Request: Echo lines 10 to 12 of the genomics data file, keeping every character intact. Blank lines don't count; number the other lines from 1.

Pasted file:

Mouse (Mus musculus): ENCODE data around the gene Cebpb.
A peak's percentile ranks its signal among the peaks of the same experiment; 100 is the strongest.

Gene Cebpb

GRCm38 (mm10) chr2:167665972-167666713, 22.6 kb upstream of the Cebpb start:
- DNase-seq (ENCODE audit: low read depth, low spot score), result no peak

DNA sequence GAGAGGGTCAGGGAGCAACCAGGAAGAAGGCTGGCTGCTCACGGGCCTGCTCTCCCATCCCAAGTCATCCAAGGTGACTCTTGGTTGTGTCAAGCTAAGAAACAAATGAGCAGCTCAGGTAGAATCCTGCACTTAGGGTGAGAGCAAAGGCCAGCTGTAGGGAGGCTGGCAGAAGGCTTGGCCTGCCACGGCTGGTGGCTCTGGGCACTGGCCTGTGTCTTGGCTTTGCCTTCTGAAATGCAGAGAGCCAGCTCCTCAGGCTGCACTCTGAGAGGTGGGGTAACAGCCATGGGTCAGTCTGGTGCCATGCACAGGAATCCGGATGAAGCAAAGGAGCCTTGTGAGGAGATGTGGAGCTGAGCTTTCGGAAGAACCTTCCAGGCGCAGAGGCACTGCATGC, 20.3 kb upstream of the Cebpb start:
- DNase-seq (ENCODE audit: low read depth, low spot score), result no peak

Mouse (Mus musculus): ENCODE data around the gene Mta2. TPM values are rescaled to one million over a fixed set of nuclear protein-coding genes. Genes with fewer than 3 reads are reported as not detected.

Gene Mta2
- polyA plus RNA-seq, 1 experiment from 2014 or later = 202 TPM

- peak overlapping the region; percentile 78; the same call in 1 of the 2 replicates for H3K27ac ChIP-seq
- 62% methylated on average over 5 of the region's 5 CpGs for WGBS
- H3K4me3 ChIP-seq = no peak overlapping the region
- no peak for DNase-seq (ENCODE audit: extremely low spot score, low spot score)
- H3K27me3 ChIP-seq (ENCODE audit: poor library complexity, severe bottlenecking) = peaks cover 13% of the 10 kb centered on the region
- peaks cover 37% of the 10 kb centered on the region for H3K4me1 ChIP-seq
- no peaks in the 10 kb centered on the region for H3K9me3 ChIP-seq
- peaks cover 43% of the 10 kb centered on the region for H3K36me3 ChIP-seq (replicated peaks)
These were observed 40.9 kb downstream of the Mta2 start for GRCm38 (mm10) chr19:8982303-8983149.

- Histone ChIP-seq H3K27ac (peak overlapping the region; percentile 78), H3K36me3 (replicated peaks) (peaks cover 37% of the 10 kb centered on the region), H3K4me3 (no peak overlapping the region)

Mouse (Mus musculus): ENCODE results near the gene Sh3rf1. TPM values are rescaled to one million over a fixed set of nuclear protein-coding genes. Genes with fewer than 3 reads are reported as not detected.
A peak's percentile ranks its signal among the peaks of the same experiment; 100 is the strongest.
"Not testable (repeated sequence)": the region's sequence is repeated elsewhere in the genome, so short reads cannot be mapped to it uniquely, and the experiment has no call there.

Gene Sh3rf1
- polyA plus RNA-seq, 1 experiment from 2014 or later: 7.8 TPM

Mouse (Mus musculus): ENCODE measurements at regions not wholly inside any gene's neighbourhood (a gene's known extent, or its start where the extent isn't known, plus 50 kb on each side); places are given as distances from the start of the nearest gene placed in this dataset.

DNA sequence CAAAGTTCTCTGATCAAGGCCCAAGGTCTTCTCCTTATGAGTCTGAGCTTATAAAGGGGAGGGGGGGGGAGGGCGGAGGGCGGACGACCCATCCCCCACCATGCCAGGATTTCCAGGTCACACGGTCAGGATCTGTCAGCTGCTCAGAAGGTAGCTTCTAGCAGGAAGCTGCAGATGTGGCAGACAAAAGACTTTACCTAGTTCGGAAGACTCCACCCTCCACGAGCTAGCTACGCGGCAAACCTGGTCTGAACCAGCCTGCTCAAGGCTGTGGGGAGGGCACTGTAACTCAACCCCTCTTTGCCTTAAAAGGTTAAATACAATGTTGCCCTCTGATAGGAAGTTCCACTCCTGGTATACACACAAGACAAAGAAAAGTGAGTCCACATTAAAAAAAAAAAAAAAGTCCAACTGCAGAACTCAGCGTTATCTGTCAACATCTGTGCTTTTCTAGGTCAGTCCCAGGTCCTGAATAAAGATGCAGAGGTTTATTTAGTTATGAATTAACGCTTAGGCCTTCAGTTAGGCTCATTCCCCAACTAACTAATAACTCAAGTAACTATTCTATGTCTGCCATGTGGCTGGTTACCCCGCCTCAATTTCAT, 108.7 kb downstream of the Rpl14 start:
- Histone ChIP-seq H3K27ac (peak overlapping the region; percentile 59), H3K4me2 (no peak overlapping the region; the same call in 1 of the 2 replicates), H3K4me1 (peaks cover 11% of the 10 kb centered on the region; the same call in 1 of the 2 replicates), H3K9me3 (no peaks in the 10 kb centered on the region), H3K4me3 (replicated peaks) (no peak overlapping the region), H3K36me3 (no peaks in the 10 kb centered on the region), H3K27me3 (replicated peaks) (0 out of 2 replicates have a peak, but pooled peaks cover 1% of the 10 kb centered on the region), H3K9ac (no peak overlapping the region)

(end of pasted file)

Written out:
- polyA plus RNA-seq, 1 experiment from 2014 or later = 202 TPM

- peak overlapping the region; percentile 78; the same call in 1 of the 2 replicates for H3K27ac ChIP-seq
- 62% methylated on average over 5 of the region's 5 CpGs for WGBS